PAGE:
In a previous post, we discussed how Locks are used in isolating transactions to provide data consistency and to control concurrency. Concurrency is the ability of multiple users to access data simultaneously without their data modifications conflicting with each other. If you have a high level of concurrency, that means many users can access the same data during a given time period. The lowest level of concurrency is when only one person can access the data at a given point in time. The correct level really depends on access needs and how the data is being used.
SQL Server provides two types of Concurrency Control, either Pessimistic or Optimistic.
Pessimistic Concurrency Control – This concurrency type will use locks to control access to the data based on Lock Modes and Locking Granularity. Specifically, when a user accesses data that causes a lock to happen on a record or a range of records, other users are prevented from accessing that data until the first user releases the lock. This type of concurrency control is used when there is high contention for data access.
Optimistic Concurrency Control – This concurrency type is used in an environment where there is lower contention for data access. Users will not use locks when they read data. Instead, when a user tries to update records they will check to see if the data has been changed since the first time they read the data. In SQL Server, this is managed by using the TempDB database that provides row versioning of each record being modified. To implement optimistic concurrency control, you would need to implement one of the two snapshot isolation levels.
Pessimistic Isolation Levels
The SQL Server Database Engine uses locking to support four levels of pessimistic transaction isolation. Read Uncommitted, Read Committed, Repeatable Read, and Serializable.
Read Uncommitted – This provides the highest concurrency level with the lowest level of locking. Transactions are only isolated enough to prevent users from reading corrupted data. Dirty reads will occur with this isolation level.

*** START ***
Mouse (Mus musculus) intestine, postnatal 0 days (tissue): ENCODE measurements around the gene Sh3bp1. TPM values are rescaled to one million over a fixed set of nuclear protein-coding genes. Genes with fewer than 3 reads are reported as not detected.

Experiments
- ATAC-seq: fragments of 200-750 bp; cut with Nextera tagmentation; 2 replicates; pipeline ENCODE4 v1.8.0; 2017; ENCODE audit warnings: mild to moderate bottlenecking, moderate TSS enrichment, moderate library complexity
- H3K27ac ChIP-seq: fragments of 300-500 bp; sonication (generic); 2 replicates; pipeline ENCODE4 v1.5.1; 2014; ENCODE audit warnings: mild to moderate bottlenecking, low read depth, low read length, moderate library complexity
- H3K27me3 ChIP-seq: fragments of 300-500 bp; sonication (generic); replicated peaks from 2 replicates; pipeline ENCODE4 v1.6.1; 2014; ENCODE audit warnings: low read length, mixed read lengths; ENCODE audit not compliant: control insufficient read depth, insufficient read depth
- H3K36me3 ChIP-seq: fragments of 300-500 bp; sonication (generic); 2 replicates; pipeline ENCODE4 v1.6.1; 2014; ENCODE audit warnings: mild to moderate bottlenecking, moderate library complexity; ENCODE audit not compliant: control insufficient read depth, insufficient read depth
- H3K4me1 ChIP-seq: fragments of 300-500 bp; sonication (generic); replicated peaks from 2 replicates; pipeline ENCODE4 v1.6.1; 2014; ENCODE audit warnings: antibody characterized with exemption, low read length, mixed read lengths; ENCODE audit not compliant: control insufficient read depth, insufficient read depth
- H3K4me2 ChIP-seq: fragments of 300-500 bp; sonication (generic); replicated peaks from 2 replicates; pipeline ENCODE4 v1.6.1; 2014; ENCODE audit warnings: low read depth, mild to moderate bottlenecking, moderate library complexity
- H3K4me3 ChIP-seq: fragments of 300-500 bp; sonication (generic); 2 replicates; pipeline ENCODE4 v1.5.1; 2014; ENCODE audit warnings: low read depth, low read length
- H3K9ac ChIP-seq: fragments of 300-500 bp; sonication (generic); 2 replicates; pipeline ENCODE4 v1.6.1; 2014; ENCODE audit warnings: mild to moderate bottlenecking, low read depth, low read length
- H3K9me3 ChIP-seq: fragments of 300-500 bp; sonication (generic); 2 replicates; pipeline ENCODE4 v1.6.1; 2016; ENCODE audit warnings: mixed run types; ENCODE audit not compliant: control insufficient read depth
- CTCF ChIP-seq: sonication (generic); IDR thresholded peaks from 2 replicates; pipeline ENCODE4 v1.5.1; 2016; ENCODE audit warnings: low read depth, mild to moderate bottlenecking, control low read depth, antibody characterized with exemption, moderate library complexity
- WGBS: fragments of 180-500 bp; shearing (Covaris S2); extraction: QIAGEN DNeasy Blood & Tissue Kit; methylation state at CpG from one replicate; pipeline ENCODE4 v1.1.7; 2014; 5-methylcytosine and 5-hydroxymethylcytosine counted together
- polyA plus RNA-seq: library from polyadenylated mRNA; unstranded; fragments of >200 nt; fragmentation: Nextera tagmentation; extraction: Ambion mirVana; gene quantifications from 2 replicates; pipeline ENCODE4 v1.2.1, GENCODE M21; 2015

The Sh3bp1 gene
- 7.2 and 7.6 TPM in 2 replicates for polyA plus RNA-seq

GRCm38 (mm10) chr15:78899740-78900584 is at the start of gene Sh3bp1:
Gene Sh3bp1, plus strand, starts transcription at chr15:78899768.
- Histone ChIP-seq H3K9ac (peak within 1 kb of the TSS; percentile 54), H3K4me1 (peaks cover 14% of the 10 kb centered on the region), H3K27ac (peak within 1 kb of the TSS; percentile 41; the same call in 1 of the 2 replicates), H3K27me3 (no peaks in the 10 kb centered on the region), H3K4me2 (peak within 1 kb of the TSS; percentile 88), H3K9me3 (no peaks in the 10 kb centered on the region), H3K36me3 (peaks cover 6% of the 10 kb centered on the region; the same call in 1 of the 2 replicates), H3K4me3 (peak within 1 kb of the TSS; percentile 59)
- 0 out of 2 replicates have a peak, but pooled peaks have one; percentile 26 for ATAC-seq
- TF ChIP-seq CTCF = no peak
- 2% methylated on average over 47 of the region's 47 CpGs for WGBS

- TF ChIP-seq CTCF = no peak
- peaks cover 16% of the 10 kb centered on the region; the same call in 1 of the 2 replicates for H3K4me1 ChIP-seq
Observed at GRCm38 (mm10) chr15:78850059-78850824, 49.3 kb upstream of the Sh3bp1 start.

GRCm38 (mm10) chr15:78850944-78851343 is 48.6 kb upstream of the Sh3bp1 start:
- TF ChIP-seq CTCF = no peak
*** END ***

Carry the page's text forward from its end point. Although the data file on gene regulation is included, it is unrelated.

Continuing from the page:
Read Committed – This is the default setting in SQL Server. The database engine will keep write locks on records until the end of a transaction but will release read locks once a SELECT statement has been executed. This will prevent dirty reads but still allows for other concurrency problems.
Repeatable Read – With this isolation level, the database engine will keep both read and write locks on records until the end of a transaction. Like the Read Committed isolation level, this will prevent dirty reads. But it will also prevent the concurrency issues of lost updates and non-repeatable reads. However, this level does not manage range-locks, so phantom reads could still occur.
Serializable – The highest level of transaction isolation that will keep both read and write locks on records until the end of a transaction. But unlike the repeatable read isolation level, range-locks will be acquired. This occurs when a SELECT statement that has a WHERE clause retrieves a range of records. This is helpful to prevent the concurrency problem of phantom reads.